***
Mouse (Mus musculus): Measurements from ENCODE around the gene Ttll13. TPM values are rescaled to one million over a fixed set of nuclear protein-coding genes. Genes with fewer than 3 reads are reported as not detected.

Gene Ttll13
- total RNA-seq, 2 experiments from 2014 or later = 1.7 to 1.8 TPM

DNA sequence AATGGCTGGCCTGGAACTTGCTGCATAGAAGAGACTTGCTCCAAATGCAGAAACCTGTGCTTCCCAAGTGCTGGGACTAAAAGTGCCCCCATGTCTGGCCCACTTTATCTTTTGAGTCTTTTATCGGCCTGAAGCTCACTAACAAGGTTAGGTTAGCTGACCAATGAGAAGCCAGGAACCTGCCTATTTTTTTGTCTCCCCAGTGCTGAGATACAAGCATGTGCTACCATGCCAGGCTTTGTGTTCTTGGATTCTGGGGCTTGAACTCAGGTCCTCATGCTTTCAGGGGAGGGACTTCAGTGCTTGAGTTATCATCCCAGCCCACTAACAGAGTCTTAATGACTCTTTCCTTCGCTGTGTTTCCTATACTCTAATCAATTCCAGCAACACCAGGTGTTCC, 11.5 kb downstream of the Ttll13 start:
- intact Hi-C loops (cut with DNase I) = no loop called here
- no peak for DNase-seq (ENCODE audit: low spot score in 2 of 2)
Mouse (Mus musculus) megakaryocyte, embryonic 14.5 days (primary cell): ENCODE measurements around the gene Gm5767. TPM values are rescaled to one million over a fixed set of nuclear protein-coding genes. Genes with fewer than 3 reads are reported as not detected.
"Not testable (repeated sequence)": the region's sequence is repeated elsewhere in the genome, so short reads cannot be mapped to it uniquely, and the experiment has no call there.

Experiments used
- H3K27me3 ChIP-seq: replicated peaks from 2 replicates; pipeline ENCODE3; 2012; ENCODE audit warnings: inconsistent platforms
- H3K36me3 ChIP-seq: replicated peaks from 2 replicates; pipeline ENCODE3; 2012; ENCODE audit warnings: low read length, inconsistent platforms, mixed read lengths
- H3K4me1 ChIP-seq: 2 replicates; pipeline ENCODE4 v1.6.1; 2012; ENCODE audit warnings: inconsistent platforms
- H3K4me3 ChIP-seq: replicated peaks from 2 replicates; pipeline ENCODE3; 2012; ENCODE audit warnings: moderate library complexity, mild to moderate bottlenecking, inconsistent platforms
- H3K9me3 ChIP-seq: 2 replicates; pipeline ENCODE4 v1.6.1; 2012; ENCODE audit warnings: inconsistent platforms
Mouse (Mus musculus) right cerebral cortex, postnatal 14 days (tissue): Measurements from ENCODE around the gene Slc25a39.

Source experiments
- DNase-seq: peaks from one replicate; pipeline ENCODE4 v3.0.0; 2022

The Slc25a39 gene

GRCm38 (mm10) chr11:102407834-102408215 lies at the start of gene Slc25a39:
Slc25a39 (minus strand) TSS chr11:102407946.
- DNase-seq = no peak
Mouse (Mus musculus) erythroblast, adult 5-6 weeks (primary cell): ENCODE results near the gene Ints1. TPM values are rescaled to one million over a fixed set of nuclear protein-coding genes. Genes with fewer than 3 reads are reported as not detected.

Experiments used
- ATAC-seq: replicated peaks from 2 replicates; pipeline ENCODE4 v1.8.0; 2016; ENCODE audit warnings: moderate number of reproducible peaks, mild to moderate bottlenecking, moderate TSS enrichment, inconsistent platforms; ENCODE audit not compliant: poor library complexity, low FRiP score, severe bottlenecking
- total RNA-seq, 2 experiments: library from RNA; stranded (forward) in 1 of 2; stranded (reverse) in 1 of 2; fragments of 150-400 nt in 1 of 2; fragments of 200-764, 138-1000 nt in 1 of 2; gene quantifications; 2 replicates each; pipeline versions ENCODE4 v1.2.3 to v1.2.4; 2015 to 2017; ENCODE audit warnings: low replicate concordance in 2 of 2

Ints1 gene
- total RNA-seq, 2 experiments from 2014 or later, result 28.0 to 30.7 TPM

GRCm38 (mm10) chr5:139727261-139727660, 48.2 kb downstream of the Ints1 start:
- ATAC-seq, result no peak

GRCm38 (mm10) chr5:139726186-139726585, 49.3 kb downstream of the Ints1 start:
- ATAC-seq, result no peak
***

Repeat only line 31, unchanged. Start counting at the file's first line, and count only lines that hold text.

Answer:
- ATAC-seq, result no peak